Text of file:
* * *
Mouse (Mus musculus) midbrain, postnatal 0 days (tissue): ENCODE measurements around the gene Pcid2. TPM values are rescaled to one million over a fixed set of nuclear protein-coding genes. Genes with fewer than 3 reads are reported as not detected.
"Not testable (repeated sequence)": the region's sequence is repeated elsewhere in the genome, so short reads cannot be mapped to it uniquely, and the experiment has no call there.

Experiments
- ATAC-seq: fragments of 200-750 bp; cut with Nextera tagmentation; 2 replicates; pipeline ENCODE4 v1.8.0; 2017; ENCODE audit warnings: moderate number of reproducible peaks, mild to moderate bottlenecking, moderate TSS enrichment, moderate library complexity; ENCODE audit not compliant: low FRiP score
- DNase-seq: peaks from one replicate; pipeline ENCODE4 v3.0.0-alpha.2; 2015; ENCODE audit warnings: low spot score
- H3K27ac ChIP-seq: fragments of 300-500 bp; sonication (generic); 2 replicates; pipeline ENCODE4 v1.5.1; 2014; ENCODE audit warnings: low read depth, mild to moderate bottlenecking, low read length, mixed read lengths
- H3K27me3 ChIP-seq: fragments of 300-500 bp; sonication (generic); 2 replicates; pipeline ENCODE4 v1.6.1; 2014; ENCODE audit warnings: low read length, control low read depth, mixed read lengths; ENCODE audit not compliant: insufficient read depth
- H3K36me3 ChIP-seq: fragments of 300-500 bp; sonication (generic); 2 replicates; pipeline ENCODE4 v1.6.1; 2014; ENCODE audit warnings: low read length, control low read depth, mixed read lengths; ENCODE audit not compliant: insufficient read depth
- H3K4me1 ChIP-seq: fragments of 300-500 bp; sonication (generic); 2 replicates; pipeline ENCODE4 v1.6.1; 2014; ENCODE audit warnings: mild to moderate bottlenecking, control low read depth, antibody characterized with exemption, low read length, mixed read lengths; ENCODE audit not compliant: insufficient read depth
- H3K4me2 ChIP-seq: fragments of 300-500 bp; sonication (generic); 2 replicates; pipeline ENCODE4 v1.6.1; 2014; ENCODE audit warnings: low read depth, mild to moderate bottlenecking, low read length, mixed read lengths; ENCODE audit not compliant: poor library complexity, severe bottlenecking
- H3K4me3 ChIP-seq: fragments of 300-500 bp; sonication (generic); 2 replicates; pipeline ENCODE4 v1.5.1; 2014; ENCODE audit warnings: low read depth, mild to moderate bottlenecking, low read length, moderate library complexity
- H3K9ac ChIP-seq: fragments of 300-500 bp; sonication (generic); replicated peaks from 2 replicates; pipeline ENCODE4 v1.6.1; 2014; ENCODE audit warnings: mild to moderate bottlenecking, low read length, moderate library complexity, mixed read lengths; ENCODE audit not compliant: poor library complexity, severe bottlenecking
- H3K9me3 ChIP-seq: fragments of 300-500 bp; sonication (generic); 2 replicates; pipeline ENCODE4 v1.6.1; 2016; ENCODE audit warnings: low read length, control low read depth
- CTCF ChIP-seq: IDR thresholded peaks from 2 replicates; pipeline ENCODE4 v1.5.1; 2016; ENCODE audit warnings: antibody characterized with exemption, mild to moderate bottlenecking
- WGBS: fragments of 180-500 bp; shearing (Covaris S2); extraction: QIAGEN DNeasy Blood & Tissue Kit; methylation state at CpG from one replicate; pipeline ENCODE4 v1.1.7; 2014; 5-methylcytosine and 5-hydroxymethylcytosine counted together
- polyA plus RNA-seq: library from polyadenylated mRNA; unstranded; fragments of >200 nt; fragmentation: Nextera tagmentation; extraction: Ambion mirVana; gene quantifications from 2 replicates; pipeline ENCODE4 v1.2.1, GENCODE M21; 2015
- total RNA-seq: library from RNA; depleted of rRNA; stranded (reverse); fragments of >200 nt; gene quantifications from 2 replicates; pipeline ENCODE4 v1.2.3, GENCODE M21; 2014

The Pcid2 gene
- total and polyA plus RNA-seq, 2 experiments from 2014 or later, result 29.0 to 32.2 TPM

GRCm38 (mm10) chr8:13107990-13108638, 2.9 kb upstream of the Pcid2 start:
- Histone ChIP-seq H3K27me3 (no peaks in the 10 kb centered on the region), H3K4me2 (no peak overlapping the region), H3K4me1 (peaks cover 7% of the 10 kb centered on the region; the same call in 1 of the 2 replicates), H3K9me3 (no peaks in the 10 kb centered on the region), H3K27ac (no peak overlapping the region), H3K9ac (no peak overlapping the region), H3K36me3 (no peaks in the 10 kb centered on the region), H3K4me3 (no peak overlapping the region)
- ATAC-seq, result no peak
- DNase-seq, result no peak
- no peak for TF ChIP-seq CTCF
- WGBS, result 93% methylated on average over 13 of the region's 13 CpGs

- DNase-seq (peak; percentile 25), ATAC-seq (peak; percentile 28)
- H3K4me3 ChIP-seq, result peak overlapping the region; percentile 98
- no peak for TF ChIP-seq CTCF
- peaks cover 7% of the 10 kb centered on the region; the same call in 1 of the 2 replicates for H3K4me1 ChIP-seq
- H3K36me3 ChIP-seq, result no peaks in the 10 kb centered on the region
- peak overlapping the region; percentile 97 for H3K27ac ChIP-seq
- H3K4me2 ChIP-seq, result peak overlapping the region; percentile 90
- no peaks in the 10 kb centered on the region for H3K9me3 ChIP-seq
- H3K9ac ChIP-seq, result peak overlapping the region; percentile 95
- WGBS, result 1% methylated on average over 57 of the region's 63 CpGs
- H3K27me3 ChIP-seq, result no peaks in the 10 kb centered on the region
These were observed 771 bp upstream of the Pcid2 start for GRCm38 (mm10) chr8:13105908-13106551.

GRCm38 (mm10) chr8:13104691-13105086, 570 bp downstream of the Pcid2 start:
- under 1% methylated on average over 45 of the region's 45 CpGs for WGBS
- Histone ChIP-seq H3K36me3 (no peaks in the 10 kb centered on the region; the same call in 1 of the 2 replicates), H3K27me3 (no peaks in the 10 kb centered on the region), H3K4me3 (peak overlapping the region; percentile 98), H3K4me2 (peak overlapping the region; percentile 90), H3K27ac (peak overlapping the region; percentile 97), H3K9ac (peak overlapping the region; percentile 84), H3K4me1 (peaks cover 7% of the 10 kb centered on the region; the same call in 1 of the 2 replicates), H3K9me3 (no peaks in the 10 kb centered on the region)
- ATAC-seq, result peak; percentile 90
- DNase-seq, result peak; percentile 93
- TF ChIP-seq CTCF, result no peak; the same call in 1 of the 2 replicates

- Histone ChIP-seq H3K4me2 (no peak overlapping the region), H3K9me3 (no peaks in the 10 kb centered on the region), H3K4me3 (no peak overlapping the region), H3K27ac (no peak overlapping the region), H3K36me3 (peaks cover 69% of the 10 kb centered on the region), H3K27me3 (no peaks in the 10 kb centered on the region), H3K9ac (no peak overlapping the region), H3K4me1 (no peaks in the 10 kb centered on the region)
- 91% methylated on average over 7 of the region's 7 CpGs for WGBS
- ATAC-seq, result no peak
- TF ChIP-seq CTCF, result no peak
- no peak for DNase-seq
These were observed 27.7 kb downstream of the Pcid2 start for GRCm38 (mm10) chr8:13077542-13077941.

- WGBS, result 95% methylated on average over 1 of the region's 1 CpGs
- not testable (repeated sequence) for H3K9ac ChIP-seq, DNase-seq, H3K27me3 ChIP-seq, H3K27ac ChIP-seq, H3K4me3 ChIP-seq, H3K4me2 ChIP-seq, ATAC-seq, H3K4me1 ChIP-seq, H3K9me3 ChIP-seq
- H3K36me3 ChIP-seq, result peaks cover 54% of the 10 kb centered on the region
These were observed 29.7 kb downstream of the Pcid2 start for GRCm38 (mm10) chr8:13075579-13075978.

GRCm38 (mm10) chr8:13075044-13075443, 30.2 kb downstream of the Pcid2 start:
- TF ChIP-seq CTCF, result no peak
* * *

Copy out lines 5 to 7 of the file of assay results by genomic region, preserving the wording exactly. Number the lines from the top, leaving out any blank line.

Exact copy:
- DNase-seq: peaks from one replicate; pipeline ENCODE4 v3.0.0-alpha.2; 2015; ENCODE audit warnings: low spot score
- H3K27ac ChIP-seq: fragments of 300-500 bp; sonication (generic); 2 replicates; pipeline ENCODE4 v1.5.1; 2014; ENCODE audit warnings: low read depth, mild to moderate bottlenecking, low read length, mixed read lengths
- H3K27me3 ChIP-seq: fragments of 300-500 bp; sonication (generic); 2 replicates; pipeline ENCODE4 v1.6.1; 2014; ENCODE audit warnings: low read length, control low read depth, mixed read lengths; ENCODE audit not compliant: insufficient read depth